After the interactive market, Prof. dr. Alessandro Bozzon (TU Delft), professor of Human-Centered Artificial Intelligence, opened the final keynote presentation with the statement "more than 90% of artificial intelligence initiatives fail. That's because we expect too much from AI. The problems that we as humans are not yet getting solved, AI cannot solve for us, but it is often thought so. This is because, for example, it is very difficult to operationalize ethical issues within AI. In addition, with complex AI technology, it is difficult to identify where in the process an error occurred. In order to develop AI that does work and contributes to a healthier society, we need to think carefully about constructing data bases with which to feed AI. For example, according to Bozzon, we should create datasets by region. In addition, AI developers should make mistakes made public so we can learn from them. With this, we could already make great strides, for example in the field of logistics or sustainability within healthcare.
Exchange of knowledge and expertise
After the presentations and flash pitches by researchers from Leiden, Delft and Rotterdam, there was plenty of time for questions from the audience, and a lively discussion ensued, led by Professor Andrea Evers. A recurring theme was that scientists and policy makers are starting to understand each other better thanks to this type of connecting event, as previously held in Leiden, but that they are not yet speaking the same language. To address limitations, there was a collective brainstorming about sustainable and long-term collaborations that go beyond the duration of PhD contracts, such as a scientific consortium. It is also important that within educational programs, in addition to research skills, there is also room for implementing interventions and monitoring their effectiveness. A good example is the Healthy Society minor that students can take starting this year.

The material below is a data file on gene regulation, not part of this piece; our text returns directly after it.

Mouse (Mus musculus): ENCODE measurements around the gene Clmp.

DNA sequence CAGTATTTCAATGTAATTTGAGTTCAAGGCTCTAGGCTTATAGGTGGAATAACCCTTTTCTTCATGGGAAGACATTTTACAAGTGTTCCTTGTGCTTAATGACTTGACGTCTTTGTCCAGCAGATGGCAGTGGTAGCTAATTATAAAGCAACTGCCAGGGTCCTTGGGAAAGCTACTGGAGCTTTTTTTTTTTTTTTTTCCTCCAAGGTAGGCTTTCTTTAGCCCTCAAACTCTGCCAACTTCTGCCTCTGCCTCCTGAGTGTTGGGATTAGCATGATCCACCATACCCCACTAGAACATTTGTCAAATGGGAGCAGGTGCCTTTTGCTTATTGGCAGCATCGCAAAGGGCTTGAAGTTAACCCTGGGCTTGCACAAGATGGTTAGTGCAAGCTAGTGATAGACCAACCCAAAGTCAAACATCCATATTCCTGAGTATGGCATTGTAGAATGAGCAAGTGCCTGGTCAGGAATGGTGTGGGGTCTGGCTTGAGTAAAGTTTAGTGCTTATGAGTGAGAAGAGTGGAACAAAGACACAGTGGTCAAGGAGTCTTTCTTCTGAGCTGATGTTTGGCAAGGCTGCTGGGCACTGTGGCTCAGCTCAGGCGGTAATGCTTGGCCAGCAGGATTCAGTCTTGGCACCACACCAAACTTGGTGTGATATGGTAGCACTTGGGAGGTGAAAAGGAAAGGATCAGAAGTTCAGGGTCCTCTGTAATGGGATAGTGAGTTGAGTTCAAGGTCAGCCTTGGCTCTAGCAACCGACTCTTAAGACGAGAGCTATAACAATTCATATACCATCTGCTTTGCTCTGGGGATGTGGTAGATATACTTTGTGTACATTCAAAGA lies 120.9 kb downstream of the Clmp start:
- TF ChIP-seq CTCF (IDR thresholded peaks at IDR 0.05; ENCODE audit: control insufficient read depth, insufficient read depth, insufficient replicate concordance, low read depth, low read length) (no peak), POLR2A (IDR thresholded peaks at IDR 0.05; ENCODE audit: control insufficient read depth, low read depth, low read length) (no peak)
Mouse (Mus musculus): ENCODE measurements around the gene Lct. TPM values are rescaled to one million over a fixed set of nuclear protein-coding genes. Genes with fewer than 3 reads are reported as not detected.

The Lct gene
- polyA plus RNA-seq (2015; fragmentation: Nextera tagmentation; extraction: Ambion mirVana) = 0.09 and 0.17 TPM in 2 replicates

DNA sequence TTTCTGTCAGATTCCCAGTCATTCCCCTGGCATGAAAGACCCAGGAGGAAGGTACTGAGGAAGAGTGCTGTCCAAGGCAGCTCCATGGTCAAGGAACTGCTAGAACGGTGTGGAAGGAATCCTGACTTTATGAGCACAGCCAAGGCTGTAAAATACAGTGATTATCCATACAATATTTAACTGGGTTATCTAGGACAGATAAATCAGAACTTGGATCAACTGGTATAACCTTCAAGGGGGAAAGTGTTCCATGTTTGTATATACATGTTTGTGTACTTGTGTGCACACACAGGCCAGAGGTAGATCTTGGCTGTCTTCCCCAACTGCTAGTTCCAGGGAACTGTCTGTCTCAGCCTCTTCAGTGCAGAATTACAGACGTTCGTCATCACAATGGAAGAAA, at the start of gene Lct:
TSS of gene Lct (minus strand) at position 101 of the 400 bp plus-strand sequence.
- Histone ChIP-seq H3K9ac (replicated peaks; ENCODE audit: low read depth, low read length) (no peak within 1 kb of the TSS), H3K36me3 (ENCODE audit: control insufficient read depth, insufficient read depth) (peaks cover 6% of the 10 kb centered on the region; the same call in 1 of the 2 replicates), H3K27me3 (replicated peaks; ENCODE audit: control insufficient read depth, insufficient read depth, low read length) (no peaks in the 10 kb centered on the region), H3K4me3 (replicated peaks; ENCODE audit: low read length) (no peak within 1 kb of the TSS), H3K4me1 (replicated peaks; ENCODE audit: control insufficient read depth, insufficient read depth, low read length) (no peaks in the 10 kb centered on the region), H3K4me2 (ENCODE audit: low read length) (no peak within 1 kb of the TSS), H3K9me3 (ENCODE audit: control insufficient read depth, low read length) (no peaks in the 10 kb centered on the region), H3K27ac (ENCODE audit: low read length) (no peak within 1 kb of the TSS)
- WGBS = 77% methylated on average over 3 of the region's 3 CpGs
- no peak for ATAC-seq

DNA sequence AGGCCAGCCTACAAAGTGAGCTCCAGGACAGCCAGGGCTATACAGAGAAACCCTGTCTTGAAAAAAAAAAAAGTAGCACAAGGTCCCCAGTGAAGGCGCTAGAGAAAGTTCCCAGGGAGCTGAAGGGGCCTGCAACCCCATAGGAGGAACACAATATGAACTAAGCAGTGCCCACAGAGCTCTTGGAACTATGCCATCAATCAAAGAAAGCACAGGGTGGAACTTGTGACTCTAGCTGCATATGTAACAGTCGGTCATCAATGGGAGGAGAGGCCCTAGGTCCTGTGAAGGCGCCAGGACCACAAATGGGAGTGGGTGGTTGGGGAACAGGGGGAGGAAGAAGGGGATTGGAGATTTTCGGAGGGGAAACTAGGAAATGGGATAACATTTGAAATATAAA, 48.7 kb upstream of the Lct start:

Working together towards the future
This inspiring and connecting afternoon demonstrated that cooperation in the field of health and well-being is not only possible, but also increasingly well underway. With each other's contributions in mind and a common goal in mind, we can develop effective health policies that are well aligned with people's perceptions in order to face a healthier future.